If you’re appealing a decision that “OBX” is generic for oval stickers with “OBX” printed on them, is it a good sign or a bad sign that the appeals court decision starts out “James Douglas cleverly invented ‘OBX’ as an abbreviation for the “Outer Banks” of North Carolina”?
Bad. In a well-reasoned and well-written opinion, the court explained the difference between a term that everyone recognizes, even though it was coined by the trademark registrant, and a trademark. I can’t summarize it better than the court said it:
In this case, the letters OBX had the potential of becoming a valid and enforceable trademark to identify an OBX brand product and OBX-Stock as the source of the product. But from the beginning, Douglas, the inventor of “OBX,” never intended that OBX become associated with a product as its brand or source. Rather, Douglas intended solely that OBX become associated with and descriptive of a geographical location, the Outer Banks. He repeatedly stated this fact in his deposition, and he continues to maintain it in arguments made to us. As he states in his briefs, “OBX-Stock created a new term that would suggest the Outer Banks”; “Douglas wanted to print and sell white oval stickers like the ones used in Europe to display country of origin but with a mark that would suggest the Outer Banks of North Carolina to customers”; “Although Douglas wanted to conjure images of the Outer Banks, he did this through a fictional word without prior meaning.” (Citations omitted).
And just as important, OBX-Stock affixed the letters OBX to stickers, souvenirs, and other sundries not to label an OBX brand product produced by OBX-Stock, but to indicate an association with the Outer Banks. Douglas testified that this purpose had its effect—persons learning of the significance of OBX did indeed associate OBX with the Outer Banks. Most dramatically, OBX did, as intended, become a commonly accepted abbreviation for “Outer Banks,” and thus became a geographically descriptive abbreviation. Bicast produced overwhelming evidence in the district court demonstrating that OBX entered the “linguistic commons” as an often-used, everyday abbreviation of “Outer Banks.” Indeed, many Outer Banks businesses sell clothing, bottled water, and various other goods and services bearing “OBX.” When affixed to any product or service, the evidence suggests that OBX merely denoted the geographical origin, Outer Banks. Thus, at bottom, when OBX-Stock affixes the letters “OBX” to stickers, souvenirs, and other products, it is merely communicating the fact that the sticker or product comes from the Outer Banks, and that was Douglas’ intent all along.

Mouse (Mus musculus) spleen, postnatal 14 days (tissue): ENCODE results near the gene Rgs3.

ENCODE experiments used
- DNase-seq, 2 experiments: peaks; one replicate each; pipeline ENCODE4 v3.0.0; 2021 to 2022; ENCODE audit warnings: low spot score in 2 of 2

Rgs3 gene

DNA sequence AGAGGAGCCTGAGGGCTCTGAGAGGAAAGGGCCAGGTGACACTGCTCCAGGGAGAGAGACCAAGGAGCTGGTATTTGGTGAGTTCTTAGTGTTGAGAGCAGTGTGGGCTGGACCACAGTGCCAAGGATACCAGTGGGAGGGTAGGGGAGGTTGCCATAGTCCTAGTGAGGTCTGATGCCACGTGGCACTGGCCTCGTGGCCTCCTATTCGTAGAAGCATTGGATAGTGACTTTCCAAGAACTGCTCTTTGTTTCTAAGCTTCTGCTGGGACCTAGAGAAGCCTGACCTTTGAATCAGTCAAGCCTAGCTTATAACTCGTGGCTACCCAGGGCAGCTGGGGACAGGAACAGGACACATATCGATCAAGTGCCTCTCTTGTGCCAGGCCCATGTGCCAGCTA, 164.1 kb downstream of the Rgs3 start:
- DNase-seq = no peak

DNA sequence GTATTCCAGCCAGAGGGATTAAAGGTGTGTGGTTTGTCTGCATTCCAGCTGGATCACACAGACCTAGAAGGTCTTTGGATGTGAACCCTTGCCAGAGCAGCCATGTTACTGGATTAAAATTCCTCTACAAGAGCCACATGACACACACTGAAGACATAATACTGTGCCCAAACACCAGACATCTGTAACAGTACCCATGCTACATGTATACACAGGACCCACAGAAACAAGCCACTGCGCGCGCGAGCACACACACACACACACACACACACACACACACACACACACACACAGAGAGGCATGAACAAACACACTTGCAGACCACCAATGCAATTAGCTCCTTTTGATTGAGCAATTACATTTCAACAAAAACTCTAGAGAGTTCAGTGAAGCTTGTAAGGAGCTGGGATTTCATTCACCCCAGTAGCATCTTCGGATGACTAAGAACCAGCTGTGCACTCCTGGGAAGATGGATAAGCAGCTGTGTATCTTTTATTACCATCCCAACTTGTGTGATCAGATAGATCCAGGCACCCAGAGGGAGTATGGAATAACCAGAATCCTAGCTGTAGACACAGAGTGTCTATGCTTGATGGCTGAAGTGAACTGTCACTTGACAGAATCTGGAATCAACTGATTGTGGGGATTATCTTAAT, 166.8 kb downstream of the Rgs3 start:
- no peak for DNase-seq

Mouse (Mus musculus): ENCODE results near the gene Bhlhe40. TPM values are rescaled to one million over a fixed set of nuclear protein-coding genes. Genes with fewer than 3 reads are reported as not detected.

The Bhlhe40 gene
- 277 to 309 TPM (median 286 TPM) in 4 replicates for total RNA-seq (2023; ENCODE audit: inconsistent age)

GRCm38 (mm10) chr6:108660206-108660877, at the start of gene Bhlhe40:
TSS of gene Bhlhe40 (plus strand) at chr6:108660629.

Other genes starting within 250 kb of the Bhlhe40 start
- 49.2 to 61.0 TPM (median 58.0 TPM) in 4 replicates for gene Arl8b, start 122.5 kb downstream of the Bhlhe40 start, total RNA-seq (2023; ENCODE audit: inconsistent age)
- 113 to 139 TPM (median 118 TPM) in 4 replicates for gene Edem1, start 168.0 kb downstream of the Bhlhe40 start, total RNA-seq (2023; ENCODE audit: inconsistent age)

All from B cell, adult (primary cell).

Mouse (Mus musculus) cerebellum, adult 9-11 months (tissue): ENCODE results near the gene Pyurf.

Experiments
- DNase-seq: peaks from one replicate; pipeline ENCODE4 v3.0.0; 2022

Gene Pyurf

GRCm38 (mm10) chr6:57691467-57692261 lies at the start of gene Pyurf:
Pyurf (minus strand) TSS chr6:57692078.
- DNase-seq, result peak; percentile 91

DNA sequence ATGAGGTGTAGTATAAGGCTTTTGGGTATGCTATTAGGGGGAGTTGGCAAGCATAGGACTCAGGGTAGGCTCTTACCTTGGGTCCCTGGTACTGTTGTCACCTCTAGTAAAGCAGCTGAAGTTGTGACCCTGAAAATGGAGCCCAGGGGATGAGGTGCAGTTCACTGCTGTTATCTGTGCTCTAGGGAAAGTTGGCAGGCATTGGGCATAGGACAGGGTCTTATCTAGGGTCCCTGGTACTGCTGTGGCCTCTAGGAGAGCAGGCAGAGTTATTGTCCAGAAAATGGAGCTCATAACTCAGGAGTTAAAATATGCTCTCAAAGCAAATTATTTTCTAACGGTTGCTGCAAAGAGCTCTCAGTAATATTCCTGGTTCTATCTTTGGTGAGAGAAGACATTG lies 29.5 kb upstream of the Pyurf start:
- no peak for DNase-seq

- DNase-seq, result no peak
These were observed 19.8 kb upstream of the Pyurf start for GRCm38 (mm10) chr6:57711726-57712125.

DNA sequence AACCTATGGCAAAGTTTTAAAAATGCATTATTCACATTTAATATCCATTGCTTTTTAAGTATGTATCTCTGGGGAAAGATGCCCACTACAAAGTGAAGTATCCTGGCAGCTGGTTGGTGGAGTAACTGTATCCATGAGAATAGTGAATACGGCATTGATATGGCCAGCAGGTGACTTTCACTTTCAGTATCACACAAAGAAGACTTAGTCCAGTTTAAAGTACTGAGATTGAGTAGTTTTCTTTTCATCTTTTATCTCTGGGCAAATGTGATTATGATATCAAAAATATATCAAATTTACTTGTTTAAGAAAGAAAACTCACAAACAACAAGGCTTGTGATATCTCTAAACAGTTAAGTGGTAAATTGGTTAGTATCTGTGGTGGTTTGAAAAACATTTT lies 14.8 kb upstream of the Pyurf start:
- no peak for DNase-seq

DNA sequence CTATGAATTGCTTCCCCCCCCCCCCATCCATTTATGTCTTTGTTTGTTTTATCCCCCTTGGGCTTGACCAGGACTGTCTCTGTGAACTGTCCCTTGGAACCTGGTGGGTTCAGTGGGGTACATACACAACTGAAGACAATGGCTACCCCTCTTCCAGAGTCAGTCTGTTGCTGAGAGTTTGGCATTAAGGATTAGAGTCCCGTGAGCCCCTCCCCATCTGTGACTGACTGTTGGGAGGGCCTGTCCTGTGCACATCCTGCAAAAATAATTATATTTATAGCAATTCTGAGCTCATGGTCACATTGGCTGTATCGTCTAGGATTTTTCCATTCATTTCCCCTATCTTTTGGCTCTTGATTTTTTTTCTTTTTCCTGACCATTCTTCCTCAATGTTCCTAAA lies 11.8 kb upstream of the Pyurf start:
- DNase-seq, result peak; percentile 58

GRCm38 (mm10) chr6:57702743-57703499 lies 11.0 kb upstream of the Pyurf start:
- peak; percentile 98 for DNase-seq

But that is not the secondary meaning that allows a geographically descriptive word to indicate, by usage and promotion, a product or source of product. A T-shirt with OBX on it does not indicate that the consumer bought an OBX brand T-shirt or that the T-shirt was a product of OBX-Stock. Rather, the letters OBX indicate that the T-shirt was purchased at the Outer Banks of North Carolina or is promoting the Outer Banks.
It’s a short and succinct opinion, well worth reading. There is a troubling portion of the opinion, though; a claim that the North Carolina congressional delegation aided in the registration of the mark.
Moreover, whatever support OBX-Stock might be able to claim from the registrations is in this case undermined by the fact that the PTO only grudgingly issued the registrations after intervention by North Carolina’s congressional delegation. As Douglas told the Outer Banks Sentinel, “Things really started to happen after we contacted their offices. We are very fortunate to have extremely efficient and powerful legislative representatives.” Before then, the PTO examiners rejected OBX-Stock’s application five times because the letters OBX had become nothing more than an alternative to Outer Banks and the terms were used “interchangeably.” . . . In the patent context, the courts have taken into consideration analogous circumstances as non-technical evidence of patent obviousness and hence invalidity. This reasoning also applies to the progress of a trademark application for inclusion on the Principal Register.
(Internal citation omitted). This is interesting in two ways. One hopes that it was only coincidence that led the trademark owner to think that his congressional representatives had an effect on his effort to register. I looked at the file histories for the four registrations cited in the appeals court decision; all were registered under Section 2(f) based on a claim of more than five years of continuous use. The plaintiff has three more registrations on the Supplemental Register but no suggestion in any of those files that they weres anything but routine prosecutions, albeit ultimately unsuccessful at proving secondary meaning.
The lengthy prosecution to which the court refers appears to be in one of the Supplemental Registrations, No. 2,610,784. It’s a 251-page file but just an ordinary prosecution, with two substantive non-final office actions on the basis of geographic descriptiveness, a final action, and a post-final response amending to the Supplemental Register. I have not before seen a statement in a trademark case that a lengthy prosecution means the registration is less valid. It seems particularly inapt where the referenced registration is only on the Supplemental Register anyway. Hopefully this particular part of the case will soon be forgotten.
Nevertheless, the outcome was easily correct and the court did a nice job explaining how a term that, although coined, can be without trademark significance, even though registered.